Posted 3 years ago
Hereditary Breast Cancer – Am I At Risk?
On average, a woman has a 1 in 8 chance to develop breast cancer in her lifetime and approximately 10-15 percent of these cases are thought to be hereditary. Someone’s family history, genetic factors, and ancestry are all important risk factors that can influence someone’s breast cancer risk. That’s why October, which is breast cancer awareness month, is a good time to raise awareness for the hereditary side of breast cancer.
The two most common genes associated with hereditary breast cancer are BRCA1 and BRCA2. Men and women all carry two copies of both BRCA1 and BRCA2; one copy comes from their mother and the other copy comes from their father. These genes help protect us from breast and other cancers by repairing damage in our DNA. If either of these genes is not working properly (mutated), then that individual will have a higher risk to develop breast and other cancer types.
While BRCA gene mutations are rare, certain populations have a much higher risk of inheriting a BRCA mutation. BRCA mutations are responsible for approximately 10% of breast cancer and 40% of ovarian cancer cases in the Ashkenazi Jewish population. Currently, less is known about the prevalence of BRCA mutations in other populations.
Although the BRCA1 and BRCA2 genes account for 5 to 10 percent of hereditary breast cancers, there have more recently been other genes identified that are associated with an increased risk for breast and other cancer types. These genes include PALB2, ATM, CHEK2, and TP53 amongst others.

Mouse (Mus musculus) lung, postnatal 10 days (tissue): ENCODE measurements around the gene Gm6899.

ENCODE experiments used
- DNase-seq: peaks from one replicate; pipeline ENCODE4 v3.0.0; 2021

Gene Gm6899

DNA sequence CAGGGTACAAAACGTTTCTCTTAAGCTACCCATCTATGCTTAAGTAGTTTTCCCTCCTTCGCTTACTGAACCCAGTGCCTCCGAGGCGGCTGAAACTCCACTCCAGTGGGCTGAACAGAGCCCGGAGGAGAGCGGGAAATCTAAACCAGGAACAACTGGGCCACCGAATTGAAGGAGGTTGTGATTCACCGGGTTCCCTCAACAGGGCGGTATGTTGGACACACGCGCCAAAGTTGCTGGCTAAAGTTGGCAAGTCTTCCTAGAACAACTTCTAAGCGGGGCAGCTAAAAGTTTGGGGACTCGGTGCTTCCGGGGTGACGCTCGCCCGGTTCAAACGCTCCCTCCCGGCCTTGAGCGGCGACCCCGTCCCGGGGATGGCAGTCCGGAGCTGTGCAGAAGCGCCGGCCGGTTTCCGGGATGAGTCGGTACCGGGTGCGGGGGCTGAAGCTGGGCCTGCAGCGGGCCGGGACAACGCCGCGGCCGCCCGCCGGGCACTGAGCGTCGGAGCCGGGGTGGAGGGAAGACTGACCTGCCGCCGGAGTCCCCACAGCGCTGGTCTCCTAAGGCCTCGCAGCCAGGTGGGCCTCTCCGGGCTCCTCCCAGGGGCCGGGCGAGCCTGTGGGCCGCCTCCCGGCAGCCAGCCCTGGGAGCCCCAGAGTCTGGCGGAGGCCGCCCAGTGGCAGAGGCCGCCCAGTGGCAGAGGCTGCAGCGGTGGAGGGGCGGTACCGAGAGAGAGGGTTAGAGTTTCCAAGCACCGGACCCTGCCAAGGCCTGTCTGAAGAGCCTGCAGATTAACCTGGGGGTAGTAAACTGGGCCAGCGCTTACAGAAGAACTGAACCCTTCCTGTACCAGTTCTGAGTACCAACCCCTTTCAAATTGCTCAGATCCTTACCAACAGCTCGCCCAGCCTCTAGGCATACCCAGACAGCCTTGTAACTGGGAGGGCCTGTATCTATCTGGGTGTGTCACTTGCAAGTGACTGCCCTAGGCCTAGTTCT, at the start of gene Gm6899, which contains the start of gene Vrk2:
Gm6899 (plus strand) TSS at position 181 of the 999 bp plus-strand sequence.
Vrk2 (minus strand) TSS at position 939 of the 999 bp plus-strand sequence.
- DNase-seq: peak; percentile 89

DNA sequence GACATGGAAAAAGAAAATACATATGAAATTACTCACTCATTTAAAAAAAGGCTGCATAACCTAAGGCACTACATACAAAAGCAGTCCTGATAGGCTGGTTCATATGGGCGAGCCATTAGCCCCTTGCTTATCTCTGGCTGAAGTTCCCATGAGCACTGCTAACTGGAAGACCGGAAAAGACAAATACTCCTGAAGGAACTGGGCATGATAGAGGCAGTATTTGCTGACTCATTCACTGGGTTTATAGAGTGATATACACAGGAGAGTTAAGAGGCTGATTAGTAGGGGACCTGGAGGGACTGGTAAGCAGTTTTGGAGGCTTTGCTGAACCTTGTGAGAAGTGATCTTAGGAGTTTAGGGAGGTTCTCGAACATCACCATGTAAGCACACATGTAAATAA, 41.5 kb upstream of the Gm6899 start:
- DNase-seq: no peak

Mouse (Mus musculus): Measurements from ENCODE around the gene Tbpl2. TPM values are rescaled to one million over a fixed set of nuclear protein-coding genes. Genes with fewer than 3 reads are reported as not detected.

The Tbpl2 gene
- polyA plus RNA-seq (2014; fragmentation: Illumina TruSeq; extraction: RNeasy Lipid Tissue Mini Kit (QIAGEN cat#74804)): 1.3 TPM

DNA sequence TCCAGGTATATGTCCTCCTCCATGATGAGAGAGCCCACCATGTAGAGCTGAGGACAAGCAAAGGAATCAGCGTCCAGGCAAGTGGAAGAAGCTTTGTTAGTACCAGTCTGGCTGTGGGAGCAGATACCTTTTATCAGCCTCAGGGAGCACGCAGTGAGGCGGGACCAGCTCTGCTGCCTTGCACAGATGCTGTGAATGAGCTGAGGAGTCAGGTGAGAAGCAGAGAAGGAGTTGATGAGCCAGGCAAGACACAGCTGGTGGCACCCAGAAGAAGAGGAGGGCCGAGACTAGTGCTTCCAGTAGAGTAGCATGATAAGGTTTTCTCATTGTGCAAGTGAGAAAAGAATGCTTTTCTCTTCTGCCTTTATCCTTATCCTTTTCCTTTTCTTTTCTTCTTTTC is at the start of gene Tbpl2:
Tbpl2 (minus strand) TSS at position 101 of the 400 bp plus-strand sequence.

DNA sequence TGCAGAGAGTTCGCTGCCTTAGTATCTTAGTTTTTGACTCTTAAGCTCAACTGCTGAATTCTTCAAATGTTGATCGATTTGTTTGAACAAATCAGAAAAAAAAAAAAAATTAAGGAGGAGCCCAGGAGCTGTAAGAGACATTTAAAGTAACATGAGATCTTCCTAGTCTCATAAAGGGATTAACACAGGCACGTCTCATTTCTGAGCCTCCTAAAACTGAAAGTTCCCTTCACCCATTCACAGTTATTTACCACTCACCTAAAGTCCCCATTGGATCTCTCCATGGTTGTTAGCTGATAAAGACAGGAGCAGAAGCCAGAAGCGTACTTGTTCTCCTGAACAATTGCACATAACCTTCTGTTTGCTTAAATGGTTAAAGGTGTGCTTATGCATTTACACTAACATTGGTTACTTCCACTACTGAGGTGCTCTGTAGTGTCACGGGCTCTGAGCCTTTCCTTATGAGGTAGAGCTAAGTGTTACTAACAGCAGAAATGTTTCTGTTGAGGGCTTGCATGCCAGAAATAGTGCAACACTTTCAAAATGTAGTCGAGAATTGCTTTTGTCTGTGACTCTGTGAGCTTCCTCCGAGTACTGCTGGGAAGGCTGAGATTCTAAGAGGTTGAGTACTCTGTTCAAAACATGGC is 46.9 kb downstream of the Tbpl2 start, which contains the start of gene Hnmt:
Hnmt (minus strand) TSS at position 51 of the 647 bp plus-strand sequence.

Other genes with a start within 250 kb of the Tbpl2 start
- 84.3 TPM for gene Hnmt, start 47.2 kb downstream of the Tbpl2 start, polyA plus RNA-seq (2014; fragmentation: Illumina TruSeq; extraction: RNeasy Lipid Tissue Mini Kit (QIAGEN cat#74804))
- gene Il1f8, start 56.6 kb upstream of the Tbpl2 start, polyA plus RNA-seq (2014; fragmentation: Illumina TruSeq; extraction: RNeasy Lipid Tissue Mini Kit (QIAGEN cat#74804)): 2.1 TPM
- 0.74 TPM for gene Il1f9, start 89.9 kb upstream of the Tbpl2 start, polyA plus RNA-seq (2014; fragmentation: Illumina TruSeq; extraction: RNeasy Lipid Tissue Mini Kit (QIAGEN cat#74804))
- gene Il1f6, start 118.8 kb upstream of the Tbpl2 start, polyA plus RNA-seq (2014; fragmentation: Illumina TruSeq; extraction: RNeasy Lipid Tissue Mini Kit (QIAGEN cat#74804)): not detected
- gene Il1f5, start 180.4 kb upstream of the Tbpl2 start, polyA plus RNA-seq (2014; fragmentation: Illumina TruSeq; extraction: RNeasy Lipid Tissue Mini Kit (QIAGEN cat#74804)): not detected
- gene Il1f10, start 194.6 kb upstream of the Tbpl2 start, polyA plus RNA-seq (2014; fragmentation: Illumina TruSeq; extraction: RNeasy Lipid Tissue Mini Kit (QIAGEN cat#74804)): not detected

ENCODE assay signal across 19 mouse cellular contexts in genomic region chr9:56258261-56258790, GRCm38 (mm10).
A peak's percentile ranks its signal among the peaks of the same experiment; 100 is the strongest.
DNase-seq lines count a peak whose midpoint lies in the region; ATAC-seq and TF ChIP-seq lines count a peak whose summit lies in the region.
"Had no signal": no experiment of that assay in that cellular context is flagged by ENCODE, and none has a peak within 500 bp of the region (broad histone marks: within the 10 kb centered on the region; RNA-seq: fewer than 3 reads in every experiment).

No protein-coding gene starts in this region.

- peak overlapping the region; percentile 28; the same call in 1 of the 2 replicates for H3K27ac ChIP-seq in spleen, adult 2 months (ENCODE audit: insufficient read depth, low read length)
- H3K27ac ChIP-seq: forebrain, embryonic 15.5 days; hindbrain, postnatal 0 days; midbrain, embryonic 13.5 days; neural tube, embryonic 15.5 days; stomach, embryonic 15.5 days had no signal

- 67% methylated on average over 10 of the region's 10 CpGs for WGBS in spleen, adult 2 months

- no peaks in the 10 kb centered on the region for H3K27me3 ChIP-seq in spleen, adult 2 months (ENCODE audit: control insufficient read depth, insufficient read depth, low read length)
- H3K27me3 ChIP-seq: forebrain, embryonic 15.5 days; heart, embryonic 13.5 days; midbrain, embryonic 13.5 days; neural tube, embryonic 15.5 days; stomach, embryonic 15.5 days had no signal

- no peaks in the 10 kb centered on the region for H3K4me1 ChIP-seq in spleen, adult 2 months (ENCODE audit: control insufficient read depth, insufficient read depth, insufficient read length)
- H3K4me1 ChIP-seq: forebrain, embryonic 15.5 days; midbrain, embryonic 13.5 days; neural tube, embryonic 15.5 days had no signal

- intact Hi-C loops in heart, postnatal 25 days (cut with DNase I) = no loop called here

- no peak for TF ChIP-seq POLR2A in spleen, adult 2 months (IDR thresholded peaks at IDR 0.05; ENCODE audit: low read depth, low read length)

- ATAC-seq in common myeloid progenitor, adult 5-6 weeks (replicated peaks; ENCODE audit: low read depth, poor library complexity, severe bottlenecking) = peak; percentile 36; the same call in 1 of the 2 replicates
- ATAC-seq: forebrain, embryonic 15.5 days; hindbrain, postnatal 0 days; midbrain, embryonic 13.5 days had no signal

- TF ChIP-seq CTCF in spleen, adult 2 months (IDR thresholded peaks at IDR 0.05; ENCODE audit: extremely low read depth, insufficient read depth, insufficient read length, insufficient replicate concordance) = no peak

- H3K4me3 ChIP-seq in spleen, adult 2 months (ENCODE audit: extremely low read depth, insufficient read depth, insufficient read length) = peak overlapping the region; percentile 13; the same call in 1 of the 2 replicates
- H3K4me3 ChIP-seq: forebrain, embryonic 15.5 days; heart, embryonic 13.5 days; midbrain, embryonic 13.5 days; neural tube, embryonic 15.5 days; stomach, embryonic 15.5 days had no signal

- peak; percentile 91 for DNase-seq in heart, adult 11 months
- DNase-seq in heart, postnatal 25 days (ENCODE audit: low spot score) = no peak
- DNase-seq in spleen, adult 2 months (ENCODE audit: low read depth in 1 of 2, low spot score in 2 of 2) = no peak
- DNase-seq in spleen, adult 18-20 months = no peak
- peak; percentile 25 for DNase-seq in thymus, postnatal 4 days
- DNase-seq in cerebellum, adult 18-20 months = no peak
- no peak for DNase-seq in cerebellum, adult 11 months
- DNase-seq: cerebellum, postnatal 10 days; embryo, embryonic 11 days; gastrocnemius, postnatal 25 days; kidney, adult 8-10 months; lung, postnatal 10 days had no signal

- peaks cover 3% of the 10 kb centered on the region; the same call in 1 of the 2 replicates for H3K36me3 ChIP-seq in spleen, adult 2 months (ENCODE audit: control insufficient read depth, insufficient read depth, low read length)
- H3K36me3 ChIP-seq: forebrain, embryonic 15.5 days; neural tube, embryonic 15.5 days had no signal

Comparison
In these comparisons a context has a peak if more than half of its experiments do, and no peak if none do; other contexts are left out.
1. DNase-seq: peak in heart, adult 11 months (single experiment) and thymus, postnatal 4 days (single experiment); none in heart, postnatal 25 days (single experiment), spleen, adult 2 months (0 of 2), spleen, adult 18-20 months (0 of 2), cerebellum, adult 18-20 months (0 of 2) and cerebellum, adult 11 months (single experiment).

Some of the more common characteristics of a family with an inherited risk for breast cancer may include breast cancer occurring under the age of 50, triple-negative breast cancer, or ovarian cancer. As the field of genetics continues to evolve, it is likely that other genes with an association with breast cancer risk will be identified.
Knowing if you have an inherited risk for breast or other cancers can allow for the pursuit of increased screening or preventative procedures, as well as to aide in identifying other family members that may carry the same hereditary cancer risk. If you are concerned about your possible inherited risk of breast cancer, or if your previous genetic testing only included BRCA1 and BRCA2, we encourage you to talk with your providers about testing or updated testing.
As a certified oncology genetic counselor, Mandy works with patients who have a personal and/or family history of cancer to assess their risk of having an inherited cancer predisposition. This information allows for the pursuit of early detection or possibly prevention of certain cancer types.
The ultimate goal of cancer genetic counseling is to empower patients to use their personal risk information to better inform treatment and management decisions and to educate family members on their possible cancer risks.
Mandy obtained her Bachelor of Science degree in Psychology from Arizona State University in 2013. She then went on to pursue her Master’s Degree in Human Genetics from Sarah Lawrence College and graduated in 2016. Her training in genetic counseling included clinical rotations at several locations throughout New York City, including Columbia University Medical Center, Mount Sinai Beth Israel, and Bellevue Hospital.
About Ironwood Cancer & Research Centers
Ironwood Cancer & Research Centers (ICRC) is the largest multi-specialty oncology network in the Greater Metro Phoenix area. They have over 100 medical providers, a robust Integrative Services program, and a dedicated clinical research department. Ironwood Cancer & Research Centers has 15 valley locations and five comprehensive cancer care centers that offer a multi-disciplinary approach for expedited personalized patient care. For more information, please visit www.ironwoodcrc.com.